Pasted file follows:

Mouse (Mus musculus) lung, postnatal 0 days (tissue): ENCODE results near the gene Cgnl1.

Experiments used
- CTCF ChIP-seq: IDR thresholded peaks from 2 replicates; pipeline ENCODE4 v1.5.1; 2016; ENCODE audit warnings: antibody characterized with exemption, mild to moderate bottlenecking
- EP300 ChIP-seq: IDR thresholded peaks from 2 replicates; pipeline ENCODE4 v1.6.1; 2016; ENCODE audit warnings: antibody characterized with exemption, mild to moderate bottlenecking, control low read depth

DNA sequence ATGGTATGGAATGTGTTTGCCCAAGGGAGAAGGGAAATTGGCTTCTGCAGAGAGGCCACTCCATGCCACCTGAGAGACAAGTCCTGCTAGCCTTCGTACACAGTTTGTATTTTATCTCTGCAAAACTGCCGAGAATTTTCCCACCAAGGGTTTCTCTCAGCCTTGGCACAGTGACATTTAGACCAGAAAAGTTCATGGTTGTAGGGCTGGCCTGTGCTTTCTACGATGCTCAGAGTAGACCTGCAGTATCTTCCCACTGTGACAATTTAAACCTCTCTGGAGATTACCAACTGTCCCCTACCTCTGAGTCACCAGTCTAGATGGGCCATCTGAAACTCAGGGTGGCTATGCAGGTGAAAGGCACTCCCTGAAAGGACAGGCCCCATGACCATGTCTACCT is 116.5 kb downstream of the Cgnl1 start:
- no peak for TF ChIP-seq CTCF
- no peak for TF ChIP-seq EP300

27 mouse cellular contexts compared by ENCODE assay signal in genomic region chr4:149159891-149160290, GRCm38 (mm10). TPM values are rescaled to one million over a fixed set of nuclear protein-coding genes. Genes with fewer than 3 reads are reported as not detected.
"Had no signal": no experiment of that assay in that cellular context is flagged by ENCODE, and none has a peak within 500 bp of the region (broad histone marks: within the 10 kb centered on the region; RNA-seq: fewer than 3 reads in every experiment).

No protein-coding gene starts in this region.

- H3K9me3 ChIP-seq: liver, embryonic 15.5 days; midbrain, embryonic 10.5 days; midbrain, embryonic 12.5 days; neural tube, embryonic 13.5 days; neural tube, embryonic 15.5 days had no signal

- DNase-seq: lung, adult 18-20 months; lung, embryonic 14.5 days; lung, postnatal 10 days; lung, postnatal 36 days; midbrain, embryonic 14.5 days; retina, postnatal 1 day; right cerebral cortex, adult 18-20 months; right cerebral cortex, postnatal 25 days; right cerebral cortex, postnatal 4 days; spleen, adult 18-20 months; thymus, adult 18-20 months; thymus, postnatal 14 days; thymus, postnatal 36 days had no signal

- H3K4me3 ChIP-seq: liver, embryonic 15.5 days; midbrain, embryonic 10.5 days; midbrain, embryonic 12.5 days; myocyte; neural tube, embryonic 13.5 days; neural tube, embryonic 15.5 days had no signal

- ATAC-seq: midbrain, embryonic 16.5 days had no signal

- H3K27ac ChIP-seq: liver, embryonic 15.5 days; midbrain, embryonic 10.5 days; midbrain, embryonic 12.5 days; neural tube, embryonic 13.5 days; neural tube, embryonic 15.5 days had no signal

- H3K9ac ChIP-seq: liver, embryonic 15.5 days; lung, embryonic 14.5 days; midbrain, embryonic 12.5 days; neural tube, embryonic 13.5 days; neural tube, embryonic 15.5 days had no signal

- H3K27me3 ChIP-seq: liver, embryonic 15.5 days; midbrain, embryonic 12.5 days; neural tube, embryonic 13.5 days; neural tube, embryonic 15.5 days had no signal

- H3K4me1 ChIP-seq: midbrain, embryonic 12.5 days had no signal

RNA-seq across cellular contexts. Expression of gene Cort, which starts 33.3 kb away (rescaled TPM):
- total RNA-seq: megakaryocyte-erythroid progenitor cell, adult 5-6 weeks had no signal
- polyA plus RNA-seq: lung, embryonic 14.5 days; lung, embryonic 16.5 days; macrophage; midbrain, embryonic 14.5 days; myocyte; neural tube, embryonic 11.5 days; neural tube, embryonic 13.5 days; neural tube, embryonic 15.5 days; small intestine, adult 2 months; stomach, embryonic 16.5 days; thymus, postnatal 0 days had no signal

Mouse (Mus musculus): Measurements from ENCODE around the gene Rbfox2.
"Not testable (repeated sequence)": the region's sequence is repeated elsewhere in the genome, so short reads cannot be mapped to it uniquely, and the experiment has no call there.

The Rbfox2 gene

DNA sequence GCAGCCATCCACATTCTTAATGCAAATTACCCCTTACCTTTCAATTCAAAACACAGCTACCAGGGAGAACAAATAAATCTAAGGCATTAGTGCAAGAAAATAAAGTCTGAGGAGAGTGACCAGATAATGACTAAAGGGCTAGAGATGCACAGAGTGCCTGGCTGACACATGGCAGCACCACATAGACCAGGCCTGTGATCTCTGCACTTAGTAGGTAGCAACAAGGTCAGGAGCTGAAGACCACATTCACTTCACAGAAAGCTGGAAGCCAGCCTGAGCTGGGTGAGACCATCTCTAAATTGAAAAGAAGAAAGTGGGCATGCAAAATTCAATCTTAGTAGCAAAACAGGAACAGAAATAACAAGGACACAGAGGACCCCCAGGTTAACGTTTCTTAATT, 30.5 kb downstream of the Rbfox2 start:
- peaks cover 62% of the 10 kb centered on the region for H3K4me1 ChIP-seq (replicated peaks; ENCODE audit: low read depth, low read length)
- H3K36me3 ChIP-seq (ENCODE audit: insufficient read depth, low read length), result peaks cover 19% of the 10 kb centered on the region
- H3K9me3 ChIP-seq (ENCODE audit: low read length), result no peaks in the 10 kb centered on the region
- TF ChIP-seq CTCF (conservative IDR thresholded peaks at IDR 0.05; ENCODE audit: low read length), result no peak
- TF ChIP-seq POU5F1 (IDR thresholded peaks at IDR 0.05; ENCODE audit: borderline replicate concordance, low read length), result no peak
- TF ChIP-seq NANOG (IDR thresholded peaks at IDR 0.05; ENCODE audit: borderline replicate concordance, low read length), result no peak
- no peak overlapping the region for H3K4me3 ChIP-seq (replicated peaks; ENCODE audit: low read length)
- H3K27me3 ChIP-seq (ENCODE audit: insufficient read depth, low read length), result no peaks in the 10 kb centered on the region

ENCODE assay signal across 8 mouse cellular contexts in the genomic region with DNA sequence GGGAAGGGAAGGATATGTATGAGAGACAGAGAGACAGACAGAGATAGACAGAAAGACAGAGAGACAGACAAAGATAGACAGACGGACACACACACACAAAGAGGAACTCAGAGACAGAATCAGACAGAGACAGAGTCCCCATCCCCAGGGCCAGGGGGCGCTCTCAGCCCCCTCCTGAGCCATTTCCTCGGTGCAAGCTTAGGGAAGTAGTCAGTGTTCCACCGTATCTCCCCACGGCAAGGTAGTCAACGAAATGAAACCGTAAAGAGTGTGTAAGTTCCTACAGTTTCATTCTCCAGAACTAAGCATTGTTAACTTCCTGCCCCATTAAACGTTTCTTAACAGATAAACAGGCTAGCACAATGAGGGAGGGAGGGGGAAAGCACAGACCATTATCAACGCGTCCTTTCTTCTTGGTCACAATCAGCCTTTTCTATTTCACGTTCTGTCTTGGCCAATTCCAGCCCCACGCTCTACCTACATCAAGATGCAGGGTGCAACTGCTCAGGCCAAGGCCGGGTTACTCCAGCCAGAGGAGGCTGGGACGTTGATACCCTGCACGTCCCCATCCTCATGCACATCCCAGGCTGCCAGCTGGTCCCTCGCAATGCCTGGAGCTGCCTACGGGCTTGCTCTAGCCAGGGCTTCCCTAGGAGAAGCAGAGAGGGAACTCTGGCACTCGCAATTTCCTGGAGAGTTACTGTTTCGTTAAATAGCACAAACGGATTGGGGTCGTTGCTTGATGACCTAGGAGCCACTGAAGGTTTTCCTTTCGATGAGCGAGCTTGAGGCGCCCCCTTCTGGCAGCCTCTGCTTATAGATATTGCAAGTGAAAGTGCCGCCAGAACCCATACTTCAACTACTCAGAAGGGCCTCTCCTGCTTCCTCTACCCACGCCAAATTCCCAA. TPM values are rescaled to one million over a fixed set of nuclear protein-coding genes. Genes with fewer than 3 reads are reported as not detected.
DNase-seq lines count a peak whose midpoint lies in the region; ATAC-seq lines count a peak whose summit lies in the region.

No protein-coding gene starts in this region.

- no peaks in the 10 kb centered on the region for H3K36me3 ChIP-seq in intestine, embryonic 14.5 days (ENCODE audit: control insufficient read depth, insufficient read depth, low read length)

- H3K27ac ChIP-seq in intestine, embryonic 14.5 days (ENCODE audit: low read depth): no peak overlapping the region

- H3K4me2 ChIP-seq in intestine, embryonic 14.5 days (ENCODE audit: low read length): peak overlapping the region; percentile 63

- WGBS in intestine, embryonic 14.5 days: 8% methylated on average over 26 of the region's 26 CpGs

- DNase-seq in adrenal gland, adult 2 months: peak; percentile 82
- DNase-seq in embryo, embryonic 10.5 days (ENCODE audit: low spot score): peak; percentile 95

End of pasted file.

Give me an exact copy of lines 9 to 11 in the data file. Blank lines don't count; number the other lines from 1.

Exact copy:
"Had no signal": no experiment of that assay in that cellular context is flagged by ENCODE, and none has a peak within 500 bp of the region (broad histone marks: within the 10 kb centered on the region; RNA-seq: fewer than 3 reads in every experiment).

No protein-coding gene starts in this region.

- H3K9me3 ChIP-seq: liver, embryonic 15.5 days; midbrain, embryonic 10.5 days; midbrain, embryonic 12.5 days; neural tube, embryonic 13.5 days; neural tube, embryonic 15.5 days had no signal